The Seventh Circuit explained that the last act or omission in this case occurred in 1991, when the pension plan was terminated, and that six years after that was 1997. It also noted that the plaintiff learned that she would not be receiving a payout under her plan in September 2008, and that three years after that was September 2011. Therefore, the Seventh Circuit found, using the earlier of those two dates (September 2011 and 1997) as provided by ERISA, the limitations period had expired in 1997.

The Seventh Circuit then found that the plaintiff had not met her burden to show that Jefco had engaged in fraud or concealment so that the limitations period should be extended, and it concluded that the plaintiff’s claims against Jefco and the other defendants were time barred. [Laskin v. Siegel, 2013 U.S. App. Lexis 18187 (7th Cir. Aug. 29, 2013).]

Circuit Court Clarifies Standard for Awarding Attorney’s Fees to “Prevailing Party” in ERISA Case

In this case, the plaintiff was provided insurance under an employee benefits plan as an employee of Village Fuel. The plan provided family coverage, which applied to the plaintiff’s wife. After she incurred substantial medical expenses, Group Health Insurance, Inc. (GHI) initiated an investigation into whether the plaintiff was an eligible employee under the plan and determined that he was not. As a result, GHI purported to retroactively rescind the entire insurance policy issued to Village Fuel and denied reimbursement for medical expenses claimed by the plaintiff’s wife.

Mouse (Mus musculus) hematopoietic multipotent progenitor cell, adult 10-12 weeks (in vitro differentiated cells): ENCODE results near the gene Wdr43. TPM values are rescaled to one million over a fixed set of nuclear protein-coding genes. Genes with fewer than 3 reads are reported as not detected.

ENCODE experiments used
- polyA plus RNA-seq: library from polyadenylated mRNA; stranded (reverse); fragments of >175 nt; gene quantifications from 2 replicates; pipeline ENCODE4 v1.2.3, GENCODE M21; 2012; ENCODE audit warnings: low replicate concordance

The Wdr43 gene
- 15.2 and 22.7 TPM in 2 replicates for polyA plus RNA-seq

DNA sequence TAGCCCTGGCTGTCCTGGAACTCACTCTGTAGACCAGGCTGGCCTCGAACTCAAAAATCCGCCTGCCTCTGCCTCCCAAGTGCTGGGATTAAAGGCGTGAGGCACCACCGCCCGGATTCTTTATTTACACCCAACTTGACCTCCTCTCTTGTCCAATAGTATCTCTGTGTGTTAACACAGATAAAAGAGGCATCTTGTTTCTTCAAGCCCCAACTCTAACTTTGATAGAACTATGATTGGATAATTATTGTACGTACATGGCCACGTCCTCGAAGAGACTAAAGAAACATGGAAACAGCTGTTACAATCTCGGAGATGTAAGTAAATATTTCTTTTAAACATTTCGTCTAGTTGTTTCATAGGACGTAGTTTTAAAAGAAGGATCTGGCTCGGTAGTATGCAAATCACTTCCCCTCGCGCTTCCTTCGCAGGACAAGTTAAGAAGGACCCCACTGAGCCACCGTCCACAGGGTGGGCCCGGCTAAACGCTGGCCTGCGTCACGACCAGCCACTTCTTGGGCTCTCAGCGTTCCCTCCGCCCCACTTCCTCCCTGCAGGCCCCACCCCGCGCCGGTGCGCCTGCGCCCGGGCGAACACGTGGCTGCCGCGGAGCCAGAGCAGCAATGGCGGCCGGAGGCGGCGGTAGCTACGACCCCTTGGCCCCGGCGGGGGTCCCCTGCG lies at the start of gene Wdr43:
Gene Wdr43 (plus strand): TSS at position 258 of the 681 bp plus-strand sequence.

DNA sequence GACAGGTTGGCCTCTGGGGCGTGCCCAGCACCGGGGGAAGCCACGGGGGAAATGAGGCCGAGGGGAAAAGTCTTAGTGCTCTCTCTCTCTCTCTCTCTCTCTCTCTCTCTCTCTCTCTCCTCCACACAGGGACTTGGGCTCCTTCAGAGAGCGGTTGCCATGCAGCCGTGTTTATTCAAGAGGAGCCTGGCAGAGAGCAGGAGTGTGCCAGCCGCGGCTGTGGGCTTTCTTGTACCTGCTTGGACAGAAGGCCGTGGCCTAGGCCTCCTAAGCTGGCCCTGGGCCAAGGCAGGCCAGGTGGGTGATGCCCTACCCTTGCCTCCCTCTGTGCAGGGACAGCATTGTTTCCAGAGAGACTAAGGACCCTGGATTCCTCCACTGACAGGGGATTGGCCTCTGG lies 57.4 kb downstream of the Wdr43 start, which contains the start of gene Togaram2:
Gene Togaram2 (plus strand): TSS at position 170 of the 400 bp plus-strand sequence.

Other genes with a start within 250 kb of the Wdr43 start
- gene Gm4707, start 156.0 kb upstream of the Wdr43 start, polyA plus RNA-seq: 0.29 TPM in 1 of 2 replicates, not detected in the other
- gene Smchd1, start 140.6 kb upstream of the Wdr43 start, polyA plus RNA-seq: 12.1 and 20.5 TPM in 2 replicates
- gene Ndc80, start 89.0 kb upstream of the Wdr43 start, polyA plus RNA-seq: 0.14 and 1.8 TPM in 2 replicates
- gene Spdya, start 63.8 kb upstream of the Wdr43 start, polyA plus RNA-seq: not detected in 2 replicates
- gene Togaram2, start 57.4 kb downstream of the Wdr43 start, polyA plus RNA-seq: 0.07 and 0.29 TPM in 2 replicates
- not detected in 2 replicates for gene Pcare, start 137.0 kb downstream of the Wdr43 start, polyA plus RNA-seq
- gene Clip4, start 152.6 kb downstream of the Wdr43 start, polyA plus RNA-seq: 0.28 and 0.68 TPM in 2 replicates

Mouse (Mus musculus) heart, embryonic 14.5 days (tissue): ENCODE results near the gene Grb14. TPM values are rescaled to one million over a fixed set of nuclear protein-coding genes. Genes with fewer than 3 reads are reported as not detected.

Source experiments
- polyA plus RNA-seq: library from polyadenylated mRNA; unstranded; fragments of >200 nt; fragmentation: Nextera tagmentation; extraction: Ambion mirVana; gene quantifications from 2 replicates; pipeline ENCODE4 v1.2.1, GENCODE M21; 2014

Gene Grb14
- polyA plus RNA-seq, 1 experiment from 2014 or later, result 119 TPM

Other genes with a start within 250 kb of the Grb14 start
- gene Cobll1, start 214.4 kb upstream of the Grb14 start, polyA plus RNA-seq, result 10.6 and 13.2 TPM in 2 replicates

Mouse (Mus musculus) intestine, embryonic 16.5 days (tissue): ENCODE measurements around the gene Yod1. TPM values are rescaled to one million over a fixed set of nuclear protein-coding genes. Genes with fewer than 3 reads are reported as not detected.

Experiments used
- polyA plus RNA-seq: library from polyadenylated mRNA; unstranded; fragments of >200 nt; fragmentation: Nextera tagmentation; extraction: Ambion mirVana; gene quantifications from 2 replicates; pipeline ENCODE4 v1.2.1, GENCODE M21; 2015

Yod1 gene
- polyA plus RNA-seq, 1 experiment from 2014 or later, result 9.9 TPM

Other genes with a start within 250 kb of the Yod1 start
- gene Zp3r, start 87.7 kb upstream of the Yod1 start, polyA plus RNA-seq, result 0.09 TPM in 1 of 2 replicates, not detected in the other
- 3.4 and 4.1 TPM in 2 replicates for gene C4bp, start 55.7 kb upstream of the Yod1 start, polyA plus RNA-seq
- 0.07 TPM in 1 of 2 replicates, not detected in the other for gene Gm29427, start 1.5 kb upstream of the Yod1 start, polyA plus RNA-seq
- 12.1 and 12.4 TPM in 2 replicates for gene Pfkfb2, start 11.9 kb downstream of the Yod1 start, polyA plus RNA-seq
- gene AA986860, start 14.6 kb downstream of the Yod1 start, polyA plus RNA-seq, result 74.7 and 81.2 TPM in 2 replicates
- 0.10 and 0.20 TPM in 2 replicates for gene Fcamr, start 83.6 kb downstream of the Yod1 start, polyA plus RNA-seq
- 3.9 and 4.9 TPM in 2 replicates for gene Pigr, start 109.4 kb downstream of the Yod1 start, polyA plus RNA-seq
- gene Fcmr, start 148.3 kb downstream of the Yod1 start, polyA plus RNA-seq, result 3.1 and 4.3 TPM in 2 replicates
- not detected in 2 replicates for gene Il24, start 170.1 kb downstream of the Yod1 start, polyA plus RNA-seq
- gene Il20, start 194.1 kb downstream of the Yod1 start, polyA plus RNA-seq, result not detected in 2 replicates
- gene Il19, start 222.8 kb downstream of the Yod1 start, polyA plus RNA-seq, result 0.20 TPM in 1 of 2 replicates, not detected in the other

The plaintiff sued GHI and Village Fuel. In response, GHI asserted three counterclaims seeking rescission and/or reformation of the plan so as to exclude the plaintiff and his dependents from coverage in addition to restitution of previously conferred benefits. GHI also cross-claimed against Village Fuel for rescission or reformation of its policy to exclude the plaintiff from the plan as well as for restitution for previously conferred benefits. Village Fuel cross-claimed against GHI for restitution in the event that Village Fuel was required to pay any damages to the plaintiff. 

The district court dismissed both GHI’s and Village Fuel’s claims for restitution, noted concern with some of GHI’s remaining claims to the extent that they sought money damages, and noted, with respect to GHI’s rescission claim, that courts rarely permit equitable rescission where the court cannot easily restore the pre-agreement status quo.